The Riksbank is investigating whether there may be supplementary ways of securing long-term self-financing and thus financial independence. This includes reviewing the fee structures used in the areas in which the Riksbank is currently entitled to charge fees. It also includes looking into whether there are any other possibilities, not currently used by the Riksbank, which could contribute to reducing costs or boosting revenues. The Riksbank will provide more information on this matter at a later point. However, it should be pointed out that any amendment to the rules presently in the Sveriges Riksbank Act, such as the possibility of charging new fees, must be decided upon by the Riksdag (the Swedish parliament).

Will you be able to say more about reserve requirements or fees in conjunction with the petition to the Riksdag? If not, when will we get more information?

Right now, the Riksbank needs to focus primarily on the petition to restore its equity, which we will intend to submit to the Riksdag in spring 2024. However, interest-free capital and earning capacity are closely interlinked and the analysis of the Riksbank’s ability to finance itself, and thus its financial independence, needs to take a holistic approach. In 2024, we expect to gain more clarity in the issue of whether and how the Riksbank can improve its financing. This issue is legally challenging and may require legislative changes.

About the Riksbank’s accounting policies

What is the difference between a balance sheet and a profit and loss account?

The balance sheet presents the value of the Riksbank’s assets and liabilities.

The assets show what the Riksbank owns and the liabilities show how the assets are financed.
This means that the total value of the assets must always correspond to the total value of the liabilities, meaning that the assets and liabilities must be in balance.

The liabilities are divided into liabilities to the owner (the Riksdag) and liabilities to parties other than the owner. The liabilities to the owner are recorded in the Riksbank’s balance sheet under the items Revaluation account, Equity and Result for the year.

The item Result for the year corresponds to the sum of all revenue and expenses recognised in the profit and loss account.

Why do central banks use so-called revaluation accounts?

Unrealised gains on the Riksbank’s assets are recorded in so-called revaluation accounts. The purpose of these accounts is to make it easier for central banks to avoid distributing unrealised gains to the Treasury. The value of the Riksbank’s assets can vary considerably over time.
Distributing unrealised gains to the government could erode the central bank’s assets.
However, the extent to which unrealised gains should be distributed is ultimately decided by the General Council of the Riksbank and the Riksdag.

Must the Riksbank value its bond holdings at market value?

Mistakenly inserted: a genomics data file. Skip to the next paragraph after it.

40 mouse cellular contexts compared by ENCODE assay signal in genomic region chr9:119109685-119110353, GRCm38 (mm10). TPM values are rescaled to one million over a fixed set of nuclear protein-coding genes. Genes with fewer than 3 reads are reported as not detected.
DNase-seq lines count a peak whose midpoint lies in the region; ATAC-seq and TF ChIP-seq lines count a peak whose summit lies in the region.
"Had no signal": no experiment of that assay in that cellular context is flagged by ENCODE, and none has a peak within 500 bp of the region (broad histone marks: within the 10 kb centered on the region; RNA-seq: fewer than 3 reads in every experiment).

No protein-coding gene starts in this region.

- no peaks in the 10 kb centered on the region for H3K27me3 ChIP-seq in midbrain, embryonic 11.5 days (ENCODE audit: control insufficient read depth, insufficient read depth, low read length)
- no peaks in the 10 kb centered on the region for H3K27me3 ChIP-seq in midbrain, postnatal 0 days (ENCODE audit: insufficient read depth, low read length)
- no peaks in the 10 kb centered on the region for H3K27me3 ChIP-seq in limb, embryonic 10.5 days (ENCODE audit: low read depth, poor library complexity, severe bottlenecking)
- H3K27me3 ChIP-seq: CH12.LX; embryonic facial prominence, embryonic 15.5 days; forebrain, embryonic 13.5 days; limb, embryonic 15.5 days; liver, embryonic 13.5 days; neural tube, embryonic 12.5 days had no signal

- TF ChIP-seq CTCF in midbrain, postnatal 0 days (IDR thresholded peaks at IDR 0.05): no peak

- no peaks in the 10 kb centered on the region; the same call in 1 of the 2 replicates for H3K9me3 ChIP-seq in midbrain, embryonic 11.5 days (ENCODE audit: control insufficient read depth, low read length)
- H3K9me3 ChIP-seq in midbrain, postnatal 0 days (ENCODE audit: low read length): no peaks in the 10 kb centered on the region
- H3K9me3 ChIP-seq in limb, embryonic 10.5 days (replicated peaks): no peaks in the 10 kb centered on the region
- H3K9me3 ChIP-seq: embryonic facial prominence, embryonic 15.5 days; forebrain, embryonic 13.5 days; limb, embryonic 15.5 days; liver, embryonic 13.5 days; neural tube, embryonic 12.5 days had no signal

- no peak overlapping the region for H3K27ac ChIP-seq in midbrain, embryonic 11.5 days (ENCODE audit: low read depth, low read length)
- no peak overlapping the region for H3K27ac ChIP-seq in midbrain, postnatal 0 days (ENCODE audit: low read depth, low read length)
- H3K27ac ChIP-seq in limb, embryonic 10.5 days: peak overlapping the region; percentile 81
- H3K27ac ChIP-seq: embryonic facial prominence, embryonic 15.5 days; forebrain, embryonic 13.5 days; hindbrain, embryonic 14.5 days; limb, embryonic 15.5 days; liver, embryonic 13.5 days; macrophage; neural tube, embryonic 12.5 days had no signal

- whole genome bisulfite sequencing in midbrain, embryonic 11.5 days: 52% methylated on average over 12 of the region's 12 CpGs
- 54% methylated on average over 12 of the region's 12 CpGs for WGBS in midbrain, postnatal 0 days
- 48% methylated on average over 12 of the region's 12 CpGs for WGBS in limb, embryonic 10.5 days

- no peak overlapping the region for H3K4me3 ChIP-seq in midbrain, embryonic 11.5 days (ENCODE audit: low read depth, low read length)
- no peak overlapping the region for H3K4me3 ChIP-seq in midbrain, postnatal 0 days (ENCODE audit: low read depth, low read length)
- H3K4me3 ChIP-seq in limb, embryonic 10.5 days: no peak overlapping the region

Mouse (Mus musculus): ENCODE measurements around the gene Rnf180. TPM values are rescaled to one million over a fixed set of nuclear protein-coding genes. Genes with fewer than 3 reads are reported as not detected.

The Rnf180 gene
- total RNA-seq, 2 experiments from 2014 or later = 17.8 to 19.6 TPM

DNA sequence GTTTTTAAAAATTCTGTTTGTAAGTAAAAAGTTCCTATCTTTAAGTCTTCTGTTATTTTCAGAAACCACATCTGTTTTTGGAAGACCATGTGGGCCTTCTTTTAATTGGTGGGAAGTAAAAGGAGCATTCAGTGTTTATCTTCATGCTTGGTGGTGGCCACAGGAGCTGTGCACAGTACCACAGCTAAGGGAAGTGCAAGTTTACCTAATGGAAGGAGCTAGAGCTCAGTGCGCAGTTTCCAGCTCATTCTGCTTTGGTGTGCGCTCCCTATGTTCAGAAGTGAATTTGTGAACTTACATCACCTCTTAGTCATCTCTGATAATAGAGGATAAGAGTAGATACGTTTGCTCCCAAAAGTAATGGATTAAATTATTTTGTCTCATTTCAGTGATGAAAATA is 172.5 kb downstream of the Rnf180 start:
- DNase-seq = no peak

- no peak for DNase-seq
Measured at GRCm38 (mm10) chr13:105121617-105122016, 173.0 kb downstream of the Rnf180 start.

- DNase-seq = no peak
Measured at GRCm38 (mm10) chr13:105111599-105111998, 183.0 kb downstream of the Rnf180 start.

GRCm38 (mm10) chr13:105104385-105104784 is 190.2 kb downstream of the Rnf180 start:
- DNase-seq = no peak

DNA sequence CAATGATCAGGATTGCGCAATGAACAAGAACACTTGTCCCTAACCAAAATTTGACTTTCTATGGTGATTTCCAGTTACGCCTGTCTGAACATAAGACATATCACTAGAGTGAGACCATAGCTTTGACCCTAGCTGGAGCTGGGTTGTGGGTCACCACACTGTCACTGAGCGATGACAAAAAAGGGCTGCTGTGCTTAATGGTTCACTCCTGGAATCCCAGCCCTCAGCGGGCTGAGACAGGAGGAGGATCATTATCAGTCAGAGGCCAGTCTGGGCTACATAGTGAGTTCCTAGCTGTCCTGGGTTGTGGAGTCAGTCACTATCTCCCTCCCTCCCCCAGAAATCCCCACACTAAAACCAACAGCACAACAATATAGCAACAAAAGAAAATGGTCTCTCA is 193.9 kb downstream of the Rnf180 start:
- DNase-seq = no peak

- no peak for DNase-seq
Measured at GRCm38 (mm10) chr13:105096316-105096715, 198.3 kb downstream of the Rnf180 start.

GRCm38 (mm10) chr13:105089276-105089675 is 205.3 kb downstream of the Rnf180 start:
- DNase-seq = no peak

The Riksbank values both the foreign bond holdings in the foreign currency reserves and the bond holdings in Swedish kronor at market value.

According to the accounting rules, the Riksbank must report the foreign bond holdings at market value but has the possibility, based on monetary policy considerations, to value the bond holdings in Swedish kronor held for monetary policy purposes at accrued acquisition value.

The difference between these two valuation principles is that the market value corresponds to the sum of the bond’s future cash flows discounted at the current market rate and the accrued acquisition value corresponds to the sum of future cash flows discounted at the market rate when the bond was acquired. Both principles give the same total result if the Riksbank holds the bonds until maturity.
When measured at accrued acquisition value, the result tends to be more evenly distributed over the holding period, provided that the bonds are held to maturity.
The Riksbank has chosen to use the same valuation principle consistently for all assets, and thus be transparent about what losses (or gains) are expected in the future, and to demonstrate the consequences of selling the holdings before they mature.
In addition, the valuation principle the Riksbank has chosen for the monetary policy bond holdings is in line with the international accounting policies stated in IFRS 9, where financial assets are to be valued at market value, also known as fair value, if the assets may be subject to sale before they mature. The Riksbank has not promised that the assets will be held to maturity and, at the beginning of April 2023, the sale of parts of the monetary policy bond holdings began.

What does it mean when unrealised losses are transferred to the profit and loss account?

When market value is lower than acquisition value, an unrealised loss arises and is recorded in the profit and loss account at year-end as a write-down.

At the same time, the acquisition value is adjusted downwards to the current market value. This means that future market rates for gold and each individual foreign currency holding in the foreign exchange reserves will be compared with this adjusted acquisition value when future unrealised gains and losses are calculated. For individual bond holdings, the amount written down as a result of a decline in the market price of the bond will then be reversed in the profit and loss account as the decline in value does not affect the fact that the nominal amount of the bond is expected to be repaid at maturity. This takes the form of increased interest income until the bond matures or is sold, thus generating a profit.

Who decides on the appropriation of the Riksbank’s profits?

The Riksbank is a public authority accountable to the Riksdag. Under the new Sveriges Riksbank Act, the General Council of the Riksbank decides on the appropriation of the result for the year and the Riksdag approves the General Council’s decision. This arrangement applies from the start of the financial year 2023.

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Updated 23/02/2024